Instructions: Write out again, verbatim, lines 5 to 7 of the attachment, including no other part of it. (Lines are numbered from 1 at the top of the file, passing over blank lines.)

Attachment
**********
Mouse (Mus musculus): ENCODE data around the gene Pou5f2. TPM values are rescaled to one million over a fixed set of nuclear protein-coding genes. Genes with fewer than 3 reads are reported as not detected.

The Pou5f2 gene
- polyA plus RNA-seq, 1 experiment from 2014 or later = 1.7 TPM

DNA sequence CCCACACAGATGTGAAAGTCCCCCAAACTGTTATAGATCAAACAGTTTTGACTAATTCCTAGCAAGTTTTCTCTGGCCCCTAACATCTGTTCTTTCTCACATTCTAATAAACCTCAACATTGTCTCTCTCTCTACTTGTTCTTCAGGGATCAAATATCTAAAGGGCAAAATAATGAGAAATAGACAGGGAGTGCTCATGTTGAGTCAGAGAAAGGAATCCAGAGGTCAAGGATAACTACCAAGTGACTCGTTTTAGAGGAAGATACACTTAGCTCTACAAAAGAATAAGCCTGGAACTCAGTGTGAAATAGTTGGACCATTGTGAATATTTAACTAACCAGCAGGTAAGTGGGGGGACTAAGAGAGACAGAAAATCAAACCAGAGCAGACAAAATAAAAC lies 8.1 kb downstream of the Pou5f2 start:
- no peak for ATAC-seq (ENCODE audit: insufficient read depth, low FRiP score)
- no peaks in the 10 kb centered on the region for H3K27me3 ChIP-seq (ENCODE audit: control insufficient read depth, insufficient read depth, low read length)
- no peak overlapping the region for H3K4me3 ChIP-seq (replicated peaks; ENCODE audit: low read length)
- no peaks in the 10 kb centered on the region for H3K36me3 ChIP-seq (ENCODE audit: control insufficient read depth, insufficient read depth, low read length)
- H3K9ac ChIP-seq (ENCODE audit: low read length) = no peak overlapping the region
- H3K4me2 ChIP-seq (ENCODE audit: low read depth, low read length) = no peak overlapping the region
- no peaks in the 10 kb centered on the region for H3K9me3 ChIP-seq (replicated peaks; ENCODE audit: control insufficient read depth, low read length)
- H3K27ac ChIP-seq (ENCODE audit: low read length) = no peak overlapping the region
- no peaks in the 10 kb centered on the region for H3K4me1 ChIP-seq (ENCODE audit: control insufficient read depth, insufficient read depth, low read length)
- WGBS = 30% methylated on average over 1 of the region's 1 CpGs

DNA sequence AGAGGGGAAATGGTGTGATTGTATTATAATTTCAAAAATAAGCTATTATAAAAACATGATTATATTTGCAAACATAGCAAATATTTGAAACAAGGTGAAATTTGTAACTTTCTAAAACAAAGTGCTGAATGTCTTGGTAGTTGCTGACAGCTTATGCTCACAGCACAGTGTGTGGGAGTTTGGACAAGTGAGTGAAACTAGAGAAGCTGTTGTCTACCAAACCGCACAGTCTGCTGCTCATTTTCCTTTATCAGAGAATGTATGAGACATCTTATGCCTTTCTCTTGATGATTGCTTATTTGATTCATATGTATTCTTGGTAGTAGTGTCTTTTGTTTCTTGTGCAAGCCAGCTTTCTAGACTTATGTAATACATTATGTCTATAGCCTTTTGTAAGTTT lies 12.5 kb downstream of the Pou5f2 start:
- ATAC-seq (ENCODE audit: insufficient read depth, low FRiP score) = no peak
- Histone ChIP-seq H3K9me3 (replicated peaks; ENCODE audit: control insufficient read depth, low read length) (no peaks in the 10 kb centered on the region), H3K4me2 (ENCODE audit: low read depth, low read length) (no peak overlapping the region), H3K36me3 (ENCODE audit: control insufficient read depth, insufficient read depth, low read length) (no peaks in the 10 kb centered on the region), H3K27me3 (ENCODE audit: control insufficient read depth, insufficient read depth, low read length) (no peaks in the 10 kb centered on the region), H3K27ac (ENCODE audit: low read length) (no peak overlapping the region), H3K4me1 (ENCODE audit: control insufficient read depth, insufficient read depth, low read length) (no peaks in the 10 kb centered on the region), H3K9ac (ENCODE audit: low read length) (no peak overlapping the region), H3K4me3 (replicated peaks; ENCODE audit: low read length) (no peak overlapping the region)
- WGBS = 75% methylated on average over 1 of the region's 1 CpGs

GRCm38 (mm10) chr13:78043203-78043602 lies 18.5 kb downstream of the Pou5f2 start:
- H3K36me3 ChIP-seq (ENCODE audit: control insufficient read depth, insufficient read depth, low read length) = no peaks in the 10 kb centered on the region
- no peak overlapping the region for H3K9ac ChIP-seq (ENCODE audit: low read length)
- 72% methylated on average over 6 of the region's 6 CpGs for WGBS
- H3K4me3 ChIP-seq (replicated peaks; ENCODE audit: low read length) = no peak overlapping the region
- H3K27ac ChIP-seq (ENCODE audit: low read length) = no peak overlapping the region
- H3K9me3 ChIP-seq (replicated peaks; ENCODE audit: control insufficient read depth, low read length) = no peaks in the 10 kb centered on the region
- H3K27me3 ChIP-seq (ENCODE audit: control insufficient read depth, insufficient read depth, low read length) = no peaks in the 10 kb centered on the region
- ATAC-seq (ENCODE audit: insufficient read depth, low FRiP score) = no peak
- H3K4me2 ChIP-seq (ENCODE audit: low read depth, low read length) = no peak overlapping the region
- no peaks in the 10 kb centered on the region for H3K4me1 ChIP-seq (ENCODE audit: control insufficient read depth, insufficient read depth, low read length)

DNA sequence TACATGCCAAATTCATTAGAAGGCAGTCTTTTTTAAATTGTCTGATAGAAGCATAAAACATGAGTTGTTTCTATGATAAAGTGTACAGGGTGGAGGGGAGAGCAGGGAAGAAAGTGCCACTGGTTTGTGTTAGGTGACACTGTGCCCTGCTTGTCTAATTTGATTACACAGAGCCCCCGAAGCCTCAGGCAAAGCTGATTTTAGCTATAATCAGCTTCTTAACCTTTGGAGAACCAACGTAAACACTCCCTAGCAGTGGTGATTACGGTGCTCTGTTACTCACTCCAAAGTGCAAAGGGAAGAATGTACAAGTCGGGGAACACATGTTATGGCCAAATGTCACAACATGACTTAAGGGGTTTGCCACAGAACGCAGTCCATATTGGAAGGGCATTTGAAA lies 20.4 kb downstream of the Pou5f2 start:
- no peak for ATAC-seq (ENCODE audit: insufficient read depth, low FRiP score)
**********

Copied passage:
- no peak for ATAC-seq (ENCODE audit: insufficient read depth, low FRiP score)
- no peaks in the 10 kb centered on the region for H3K27me3 ChIP-seq (ENCODE audit: control insufficient read depth, insufficient read depth, low read length)
- no peak overlapping the region for H3K4me3 ChIP-seq (replicated peaks; ENCODE audit: low read length)